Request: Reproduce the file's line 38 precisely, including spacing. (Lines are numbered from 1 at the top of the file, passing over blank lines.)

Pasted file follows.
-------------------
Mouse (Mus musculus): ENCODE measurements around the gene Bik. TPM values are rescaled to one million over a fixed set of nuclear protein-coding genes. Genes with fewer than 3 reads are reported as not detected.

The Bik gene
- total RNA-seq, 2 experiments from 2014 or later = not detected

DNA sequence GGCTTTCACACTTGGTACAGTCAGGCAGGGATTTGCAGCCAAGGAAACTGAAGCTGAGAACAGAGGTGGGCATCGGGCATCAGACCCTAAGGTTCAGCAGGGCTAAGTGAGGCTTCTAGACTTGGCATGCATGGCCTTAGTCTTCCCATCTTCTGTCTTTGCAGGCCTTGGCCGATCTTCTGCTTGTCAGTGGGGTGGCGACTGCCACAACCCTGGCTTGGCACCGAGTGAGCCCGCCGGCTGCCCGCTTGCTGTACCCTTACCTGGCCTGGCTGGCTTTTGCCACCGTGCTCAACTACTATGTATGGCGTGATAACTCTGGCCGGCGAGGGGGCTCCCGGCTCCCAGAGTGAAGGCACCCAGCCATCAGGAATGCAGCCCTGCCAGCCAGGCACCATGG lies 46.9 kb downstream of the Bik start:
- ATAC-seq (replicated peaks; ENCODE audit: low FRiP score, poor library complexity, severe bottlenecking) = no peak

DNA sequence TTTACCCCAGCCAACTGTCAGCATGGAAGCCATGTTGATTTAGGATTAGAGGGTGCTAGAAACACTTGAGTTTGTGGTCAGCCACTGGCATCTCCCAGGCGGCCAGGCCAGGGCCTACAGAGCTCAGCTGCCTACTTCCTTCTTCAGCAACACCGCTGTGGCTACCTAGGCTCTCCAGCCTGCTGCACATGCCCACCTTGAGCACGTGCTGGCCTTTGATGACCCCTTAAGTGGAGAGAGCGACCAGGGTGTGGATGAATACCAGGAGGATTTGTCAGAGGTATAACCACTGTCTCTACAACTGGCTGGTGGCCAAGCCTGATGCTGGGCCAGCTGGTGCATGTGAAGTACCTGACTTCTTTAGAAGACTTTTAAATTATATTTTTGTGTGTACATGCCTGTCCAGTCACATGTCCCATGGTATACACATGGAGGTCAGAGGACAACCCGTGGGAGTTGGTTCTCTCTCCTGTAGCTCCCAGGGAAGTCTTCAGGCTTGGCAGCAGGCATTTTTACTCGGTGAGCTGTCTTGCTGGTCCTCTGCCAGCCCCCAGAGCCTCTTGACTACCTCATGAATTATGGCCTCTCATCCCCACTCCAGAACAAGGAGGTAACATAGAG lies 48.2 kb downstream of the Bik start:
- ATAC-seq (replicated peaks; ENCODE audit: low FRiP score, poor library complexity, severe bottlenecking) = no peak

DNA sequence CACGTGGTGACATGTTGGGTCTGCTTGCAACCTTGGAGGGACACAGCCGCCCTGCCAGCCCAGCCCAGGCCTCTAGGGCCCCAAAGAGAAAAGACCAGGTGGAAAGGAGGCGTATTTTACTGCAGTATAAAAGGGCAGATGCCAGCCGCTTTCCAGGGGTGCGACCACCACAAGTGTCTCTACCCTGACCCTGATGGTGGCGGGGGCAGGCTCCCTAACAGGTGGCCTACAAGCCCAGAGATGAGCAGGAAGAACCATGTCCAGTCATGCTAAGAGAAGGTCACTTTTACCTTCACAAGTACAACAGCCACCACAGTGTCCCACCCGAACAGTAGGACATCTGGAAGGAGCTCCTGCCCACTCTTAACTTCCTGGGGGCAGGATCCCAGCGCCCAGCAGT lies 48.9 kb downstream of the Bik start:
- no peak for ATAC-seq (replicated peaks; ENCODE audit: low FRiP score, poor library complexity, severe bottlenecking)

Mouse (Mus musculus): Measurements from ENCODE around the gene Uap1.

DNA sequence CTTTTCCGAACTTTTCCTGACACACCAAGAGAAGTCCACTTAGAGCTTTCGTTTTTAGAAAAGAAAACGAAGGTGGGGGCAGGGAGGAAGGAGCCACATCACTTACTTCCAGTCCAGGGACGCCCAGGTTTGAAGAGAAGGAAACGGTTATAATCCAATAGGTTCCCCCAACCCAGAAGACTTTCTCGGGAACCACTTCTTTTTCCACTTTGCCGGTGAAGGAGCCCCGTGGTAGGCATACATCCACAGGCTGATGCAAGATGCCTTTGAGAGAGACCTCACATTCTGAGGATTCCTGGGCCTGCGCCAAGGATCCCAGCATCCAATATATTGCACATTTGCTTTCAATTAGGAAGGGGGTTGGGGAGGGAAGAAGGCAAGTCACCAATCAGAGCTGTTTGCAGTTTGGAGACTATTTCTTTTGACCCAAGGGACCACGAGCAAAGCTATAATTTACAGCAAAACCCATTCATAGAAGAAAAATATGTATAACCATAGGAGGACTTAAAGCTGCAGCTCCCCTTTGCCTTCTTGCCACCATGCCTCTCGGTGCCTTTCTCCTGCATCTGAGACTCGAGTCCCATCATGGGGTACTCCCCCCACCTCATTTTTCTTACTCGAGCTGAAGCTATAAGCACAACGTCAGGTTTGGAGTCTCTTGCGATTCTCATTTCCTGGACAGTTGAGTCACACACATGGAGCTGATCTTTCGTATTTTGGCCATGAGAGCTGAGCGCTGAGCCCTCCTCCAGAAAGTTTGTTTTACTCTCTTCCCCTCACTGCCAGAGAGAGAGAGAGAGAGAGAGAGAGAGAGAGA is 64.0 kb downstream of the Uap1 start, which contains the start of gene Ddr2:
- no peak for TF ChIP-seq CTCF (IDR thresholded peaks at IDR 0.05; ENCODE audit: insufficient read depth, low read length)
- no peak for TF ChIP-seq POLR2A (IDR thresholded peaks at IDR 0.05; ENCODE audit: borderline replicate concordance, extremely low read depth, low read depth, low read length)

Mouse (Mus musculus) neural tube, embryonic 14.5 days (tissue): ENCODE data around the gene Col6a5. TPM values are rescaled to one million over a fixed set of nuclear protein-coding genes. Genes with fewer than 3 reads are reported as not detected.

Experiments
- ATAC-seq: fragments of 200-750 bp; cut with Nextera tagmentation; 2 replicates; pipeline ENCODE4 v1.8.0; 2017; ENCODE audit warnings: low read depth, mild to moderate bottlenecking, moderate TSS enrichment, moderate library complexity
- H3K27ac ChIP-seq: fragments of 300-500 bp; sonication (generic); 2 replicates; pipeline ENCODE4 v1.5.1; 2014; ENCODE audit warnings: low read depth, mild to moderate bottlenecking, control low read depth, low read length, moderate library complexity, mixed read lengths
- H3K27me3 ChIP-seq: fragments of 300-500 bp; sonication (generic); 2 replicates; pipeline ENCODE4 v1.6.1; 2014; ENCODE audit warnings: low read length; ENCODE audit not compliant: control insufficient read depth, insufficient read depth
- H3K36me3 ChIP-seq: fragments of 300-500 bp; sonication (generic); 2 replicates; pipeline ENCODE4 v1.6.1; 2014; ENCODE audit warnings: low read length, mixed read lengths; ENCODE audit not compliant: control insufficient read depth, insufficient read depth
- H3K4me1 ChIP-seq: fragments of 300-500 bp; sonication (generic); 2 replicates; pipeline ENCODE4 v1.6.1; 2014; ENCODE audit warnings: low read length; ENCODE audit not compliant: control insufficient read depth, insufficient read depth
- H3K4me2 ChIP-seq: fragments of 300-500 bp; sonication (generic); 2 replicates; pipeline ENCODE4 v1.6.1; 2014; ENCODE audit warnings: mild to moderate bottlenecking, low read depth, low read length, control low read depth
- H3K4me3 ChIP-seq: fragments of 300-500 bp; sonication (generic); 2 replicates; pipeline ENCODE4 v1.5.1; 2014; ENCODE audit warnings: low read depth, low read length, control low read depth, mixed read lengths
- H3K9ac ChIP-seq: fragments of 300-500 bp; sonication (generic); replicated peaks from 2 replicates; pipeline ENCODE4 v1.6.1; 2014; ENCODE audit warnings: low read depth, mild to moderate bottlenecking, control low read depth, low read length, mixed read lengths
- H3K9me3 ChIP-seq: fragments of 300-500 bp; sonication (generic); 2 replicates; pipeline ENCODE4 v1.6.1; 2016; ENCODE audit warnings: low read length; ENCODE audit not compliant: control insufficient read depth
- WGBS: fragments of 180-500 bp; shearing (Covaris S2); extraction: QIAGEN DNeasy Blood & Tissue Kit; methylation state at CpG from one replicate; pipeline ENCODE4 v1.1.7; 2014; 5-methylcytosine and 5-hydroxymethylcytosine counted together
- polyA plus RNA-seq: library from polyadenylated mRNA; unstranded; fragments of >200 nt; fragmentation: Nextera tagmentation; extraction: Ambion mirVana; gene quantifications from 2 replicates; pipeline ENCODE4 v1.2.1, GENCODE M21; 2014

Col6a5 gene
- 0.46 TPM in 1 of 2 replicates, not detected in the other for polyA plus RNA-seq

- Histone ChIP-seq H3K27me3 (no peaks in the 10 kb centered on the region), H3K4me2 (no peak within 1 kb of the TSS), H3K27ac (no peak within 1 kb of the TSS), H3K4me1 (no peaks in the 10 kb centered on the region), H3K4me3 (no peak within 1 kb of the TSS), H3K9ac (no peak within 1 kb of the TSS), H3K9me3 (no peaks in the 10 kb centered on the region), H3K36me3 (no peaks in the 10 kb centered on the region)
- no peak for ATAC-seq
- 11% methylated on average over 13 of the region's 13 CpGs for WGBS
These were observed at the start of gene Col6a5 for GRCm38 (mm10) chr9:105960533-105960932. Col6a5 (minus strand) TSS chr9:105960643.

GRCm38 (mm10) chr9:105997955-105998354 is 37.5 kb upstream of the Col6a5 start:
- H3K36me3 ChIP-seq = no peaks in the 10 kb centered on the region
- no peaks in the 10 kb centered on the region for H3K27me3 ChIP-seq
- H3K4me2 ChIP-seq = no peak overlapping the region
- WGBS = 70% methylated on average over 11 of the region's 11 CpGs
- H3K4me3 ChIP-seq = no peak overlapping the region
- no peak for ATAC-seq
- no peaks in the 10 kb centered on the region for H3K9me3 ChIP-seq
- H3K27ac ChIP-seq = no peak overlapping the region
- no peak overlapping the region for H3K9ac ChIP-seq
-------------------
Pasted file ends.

- H3K4me3 ChIP-seq = no peak overlapping the region